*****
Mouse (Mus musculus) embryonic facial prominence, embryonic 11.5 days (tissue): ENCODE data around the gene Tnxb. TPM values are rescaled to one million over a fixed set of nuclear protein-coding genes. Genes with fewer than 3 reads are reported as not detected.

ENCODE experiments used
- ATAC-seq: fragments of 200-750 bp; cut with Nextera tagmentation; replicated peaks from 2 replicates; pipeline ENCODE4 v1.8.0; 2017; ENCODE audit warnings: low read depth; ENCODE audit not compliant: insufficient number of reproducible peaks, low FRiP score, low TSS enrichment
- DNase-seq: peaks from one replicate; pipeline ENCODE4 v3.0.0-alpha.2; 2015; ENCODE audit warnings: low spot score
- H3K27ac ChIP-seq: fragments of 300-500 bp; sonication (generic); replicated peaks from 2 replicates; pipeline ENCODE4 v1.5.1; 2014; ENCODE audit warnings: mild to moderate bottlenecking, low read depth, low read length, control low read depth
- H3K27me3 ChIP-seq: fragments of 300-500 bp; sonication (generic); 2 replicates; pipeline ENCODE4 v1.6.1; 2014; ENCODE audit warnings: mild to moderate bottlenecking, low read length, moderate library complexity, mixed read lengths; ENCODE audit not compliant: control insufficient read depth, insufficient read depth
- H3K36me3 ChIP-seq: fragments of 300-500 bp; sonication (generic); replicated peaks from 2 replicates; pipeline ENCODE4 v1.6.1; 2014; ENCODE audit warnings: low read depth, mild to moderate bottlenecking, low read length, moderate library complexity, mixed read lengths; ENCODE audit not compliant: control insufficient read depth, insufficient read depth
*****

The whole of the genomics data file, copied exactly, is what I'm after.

Mouse (Mus musculus) embryonic facial prominence, embryonic 11.5 days (tissue): ENCODE data around the gene Tnxb. TPM values are rescaled to one million over a fixed set of nuclear protein-coding genes. Genes with fewer than 3 reads are reported as not detected.

ENCODE experiments used
- ATAC-seq: fragments of 200-750 bp; cut with Nextera tagmentation; replicated peaks from 2 replicates; pipeline ENCODE4 v1.8.0; 2017; ENCODE audit warnings: low read depth; ENCODE audit not compliant: insufficient number of reproducible peaks, low FRiP score, low TSS enrichment
- DNase-seq: peaks from one replicate; pipeline ENCODE4 v3.0.0-alpha.2; 2015; ENCODE audit warnings: low spot score
- H3K27ac ChIP-seq: fragments of 300-500 bp; sonication (generic); replicated peaks from 2 replicates; pipeline ENCODE4 v1.5.1; 2014; ENCODE audit warnings: mild to moderate bottlenecking, low read depth, low read length, control low read depth
- H3K27me3 ChIP-seq: fragments of 300-500 bp; sonication (generic); 2 replicates; pipeline ENCODE4 v1.6.1; 2014; ENCODE audit warnings: mild to moderate bottlenecking, low read length, moderate library complexity, mixed read lengths; ENCODE audit not compliant: control insufficient read depth, insufficient read depth
- H3K36me3 ChIP-seq: fragments of 300-500 bp; sonication (generic); replicated peaks from 2 replicates; pipeline ENCODE4 v1.6.1; 2014; ENCODE audit warnings: low read depth, mild to moderate bottlenecking, low read length, moderate library complexity, mixed read lengths; ENCODE audit not compliant: control insufficient read depth, insufficient read depth